Top 10 things to do in Barbados
Barbados is an attractive holiday destination for active tourists, with several golf courses, historic buildings, and athletic activities. Bathsheba Beach just on the
The eastern seaboard attracts avid surfers, whereas Dover Beach on the southern coast attracts people seeking calmer seas. Carlisle Bay, outside Bridgetown (Barbados’ capital), is yet another famous beach, because to the many wrecks and animals that scuba divers and beachgoers may see. The luxuriant Hunte’s Gardens and Harrison’s Cave, a renowned Barbadian cave network it’s more than a mile long, are not to be missed by inland explorers. A vacation to Barbados wouldn’t even be finished without drinking the island’s world-renowned rum.
Carlisle Bay’s beaches, which are located on Barbados’ southwestern coast, have calm seas, making it a great swimming spot. The bay’s 6 shipwrecks make it an excellent place to go snorkeling. Rock lobsters, tortoises, and fish are among the marine species that may be seen when enjoying these calm waters.
Saint Nicholas Abbey
St. Nicholas Abbey distills its rum in tiny quantities, unlike some other Bajan distilleries. In contrast to the rum, the site has a 350-year-old estate mansion with a gallery filled with antiquities.
Dover Beach is a popular tourist destination.
Dover Beach is located near Oistins, which is part of the Christ Church diocese on the southern coast. Even though the tides make it unsuitable for sports such as wakeboarding and canoeing, the main beach surroundings are good for surfing and body boarding. Hobie Cat sailing, Jet Skiing, and windsurf are all exciting water activities.
Hunte’s Gardens is a place where you may go to relax and enjoy
Hunte’s Gardens, located approximately 4 miles southwest of Bathsheba Beach in St. Joseph parish, has an assortment of flora in a ravine. Anthony Hunte, a Bajan gardener who is renowned for his flamboyant character, owns the garden.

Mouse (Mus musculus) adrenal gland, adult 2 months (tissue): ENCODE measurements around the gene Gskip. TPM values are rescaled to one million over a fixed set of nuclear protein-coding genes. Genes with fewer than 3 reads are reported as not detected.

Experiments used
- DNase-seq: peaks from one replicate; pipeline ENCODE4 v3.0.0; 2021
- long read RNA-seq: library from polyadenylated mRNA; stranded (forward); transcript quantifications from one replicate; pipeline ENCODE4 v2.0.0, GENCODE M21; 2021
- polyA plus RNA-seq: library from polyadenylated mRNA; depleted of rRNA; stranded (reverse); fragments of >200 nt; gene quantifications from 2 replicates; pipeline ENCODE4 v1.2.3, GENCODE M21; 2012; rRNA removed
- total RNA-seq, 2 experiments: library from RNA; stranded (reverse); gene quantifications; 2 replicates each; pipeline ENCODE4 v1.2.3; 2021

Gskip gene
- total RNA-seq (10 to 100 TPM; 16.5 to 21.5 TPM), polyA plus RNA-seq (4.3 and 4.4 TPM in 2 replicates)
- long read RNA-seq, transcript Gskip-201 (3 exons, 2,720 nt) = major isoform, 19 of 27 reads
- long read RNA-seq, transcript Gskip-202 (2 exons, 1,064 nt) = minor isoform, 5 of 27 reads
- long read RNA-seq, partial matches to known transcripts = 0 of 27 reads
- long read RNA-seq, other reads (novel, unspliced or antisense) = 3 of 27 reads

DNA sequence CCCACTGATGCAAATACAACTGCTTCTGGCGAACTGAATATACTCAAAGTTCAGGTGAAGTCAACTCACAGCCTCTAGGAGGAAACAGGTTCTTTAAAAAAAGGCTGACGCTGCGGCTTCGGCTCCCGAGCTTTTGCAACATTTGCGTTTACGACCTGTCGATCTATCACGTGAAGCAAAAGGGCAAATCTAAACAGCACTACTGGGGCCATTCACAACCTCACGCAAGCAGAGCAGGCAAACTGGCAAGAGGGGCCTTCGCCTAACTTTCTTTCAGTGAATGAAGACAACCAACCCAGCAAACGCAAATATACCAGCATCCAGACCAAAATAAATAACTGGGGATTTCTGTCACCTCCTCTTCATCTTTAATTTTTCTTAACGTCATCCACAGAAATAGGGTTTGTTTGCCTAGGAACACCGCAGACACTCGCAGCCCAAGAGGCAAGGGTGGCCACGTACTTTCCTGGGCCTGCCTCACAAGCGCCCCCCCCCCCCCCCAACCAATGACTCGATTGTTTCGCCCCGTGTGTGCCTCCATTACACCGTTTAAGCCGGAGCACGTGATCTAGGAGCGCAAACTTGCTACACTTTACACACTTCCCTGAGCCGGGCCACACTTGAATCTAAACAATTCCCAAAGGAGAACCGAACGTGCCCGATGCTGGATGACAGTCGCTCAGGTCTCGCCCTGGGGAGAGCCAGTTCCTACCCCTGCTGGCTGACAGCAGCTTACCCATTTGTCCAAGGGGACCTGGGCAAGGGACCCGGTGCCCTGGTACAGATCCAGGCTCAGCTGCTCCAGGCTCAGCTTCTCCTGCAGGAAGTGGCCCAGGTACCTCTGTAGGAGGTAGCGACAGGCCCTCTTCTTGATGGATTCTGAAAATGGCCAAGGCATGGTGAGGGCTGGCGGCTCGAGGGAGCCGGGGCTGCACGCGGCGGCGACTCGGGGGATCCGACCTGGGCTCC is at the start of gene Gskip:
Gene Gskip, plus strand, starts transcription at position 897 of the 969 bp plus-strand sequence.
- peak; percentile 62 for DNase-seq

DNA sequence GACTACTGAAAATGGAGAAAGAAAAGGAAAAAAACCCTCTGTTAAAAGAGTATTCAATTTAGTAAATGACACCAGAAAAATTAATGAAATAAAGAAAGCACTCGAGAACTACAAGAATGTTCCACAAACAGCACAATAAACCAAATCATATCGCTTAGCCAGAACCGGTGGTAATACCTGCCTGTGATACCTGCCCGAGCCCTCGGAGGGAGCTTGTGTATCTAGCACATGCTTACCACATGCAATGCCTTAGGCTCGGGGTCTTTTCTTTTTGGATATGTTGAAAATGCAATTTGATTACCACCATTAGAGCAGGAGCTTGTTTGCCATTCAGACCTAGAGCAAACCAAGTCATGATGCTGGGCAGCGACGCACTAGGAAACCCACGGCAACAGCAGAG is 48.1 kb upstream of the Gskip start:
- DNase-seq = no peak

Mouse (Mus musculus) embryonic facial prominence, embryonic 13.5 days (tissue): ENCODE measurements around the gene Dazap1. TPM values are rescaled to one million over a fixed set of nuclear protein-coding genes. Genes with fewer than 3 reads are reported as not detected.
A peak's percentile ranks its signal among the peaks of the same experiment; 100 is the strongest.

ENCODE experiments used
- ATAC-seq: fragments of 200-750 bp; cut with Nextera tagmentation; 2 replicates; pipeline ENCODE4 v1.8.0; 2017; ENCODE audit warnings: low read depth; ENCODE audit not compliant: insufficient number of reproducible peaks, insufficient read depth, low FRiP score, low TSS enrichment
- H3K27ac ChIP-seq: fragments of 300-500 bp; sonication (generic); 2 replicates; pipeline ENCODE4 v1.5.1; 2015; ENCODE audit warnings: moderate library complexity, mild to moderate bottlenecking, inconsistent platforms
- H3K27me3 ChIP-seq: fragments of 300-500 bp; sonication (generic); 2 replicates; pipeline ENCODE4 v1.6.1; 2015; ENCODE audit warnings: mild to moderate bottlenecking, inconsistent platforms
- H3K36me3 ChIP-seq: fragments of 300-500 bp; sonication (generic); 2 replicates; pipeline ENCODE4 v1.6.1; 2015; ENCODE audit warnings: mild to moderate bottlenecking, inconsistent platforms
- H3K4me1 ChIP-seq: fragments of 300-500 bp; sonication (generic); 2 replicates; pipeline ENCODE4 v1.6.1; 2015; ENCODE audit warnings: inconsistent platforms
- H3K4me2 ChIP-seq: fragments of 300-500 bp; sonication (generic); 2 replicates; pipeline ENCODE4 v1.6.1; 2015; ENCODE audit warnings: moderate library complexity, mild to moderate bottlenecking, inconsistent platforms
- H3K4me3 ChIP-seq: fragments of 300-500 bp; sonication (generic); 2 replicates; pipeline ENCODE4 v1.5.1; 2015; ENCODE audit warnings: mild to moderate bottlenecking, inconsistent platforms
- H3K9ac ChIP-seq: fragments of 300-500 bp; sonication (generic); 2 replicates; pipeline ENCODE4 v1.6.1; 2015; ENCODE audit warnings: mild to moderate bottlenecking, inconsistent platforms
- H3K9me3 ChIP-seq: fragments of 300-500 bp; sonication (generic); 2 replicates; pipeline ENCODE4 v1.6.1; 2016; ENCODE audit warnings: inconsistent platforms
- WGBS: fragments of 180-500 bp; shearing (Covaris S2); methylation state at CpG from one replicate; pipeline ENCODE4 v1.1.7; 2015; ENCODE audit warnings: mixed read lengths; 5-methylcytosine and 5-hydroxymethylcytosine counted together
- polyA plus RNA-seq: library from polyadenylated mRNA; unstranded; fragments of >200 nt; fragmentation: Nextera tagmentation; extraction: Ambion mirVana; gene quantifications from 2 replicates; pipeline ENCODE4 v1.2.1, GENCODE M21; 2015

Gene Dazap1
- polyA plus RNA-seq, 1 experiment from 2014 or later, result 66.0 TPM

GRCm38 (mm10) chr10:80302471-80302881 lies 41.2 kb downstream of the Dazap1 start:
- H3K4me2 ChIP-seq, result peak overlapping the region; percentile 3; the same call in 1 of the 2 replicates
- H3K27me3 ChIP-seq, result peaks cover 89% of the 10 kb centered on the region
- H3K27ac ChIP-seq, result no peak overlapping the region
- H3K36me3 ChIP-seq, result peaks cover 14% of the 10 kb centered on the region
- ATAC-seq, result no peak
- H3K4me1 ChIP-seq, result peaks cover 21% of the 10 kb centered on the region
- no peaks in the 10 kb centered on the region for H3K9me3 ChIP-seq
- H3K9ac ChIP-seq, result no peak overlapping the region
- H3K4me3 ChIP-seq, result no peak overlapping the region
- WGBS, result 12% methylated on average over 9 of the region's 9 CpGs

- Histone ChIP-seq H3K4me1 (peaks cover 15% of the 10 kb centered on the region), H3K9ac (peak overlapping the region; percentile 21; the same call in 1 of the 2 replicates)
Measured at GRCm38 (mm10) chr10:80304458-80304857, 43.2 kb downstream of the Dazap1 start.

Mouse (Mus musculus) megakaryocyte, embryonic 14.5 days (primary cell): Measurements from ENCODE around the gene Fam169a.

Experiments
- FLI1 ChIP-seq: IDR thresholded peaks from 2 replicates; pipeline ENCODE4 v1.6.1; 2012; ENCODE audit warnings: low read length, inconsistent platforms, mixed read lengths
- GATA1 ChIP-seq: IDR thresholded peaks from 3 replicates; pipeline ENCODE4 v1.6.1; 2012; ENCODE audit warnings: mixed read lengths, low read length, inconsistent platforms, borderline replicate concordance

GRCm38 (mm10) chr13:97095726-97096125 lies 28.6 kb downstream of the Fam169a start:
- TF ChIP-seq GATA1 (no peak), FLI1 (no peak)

Botanic Gardens of Andromeda
Horticulturist Iris Bannochie built this 6-acre estate in 1954 with beautiful plants she gathered from all over the globe. Today, the Barbados National Trust manages it. The gardens have approximately 600 plant varieties, as well as waterways, pools, and panoramas of the ocean.
Though Barbados has several beaches to choose from, the Barbados Boardwalk is among the island’s best famous places. This seaside walkway links Accra and Camelot coastlines and is located just under 4 miles to the south of Bridgetown.
Harrison’s Cave has been one of Barbados’ top renowned tourist sites. Several waterways, along with stalactites, rock formations, and other types of calcium layers, may be found in this limestone vault. This same waterway system is believed to be approximately 1 1/2 miles long.
Beach of Bathsheba
Bathsheba Beach, on Barbados’ eastern seaboard, is a surfer’s and artist’s fantasy. Bathsheba is known for its stunning rock formations, which are ideal for photography. The beach’s famed Soup Bowl, wherein top-notch waves may be seen, is also popular with surfers.
Cave with Animals and Flowers
Animal Flower Cave, situated beneath the North Point cliffs of St. Lucy parish and renowned for its sea urchins, is the island’s sole open marine cave. Even though it isn’t as well-known as Harrison’s Cave, it’s worth the journey from your accommodation to end up spending an afternoon touring the caverns and taking in the scenery.
Visitors’ Center at Mount Gay
Mount Gay Rum, the island’s earliest and longest rum factory, provides tours of its visitor center, where visitors may get a behind-the-scenes glimpse at just how Mount Gay Rum is made. Visitors get the opportunity to taste numerous types of rum after viewing the firm’s packaging factory.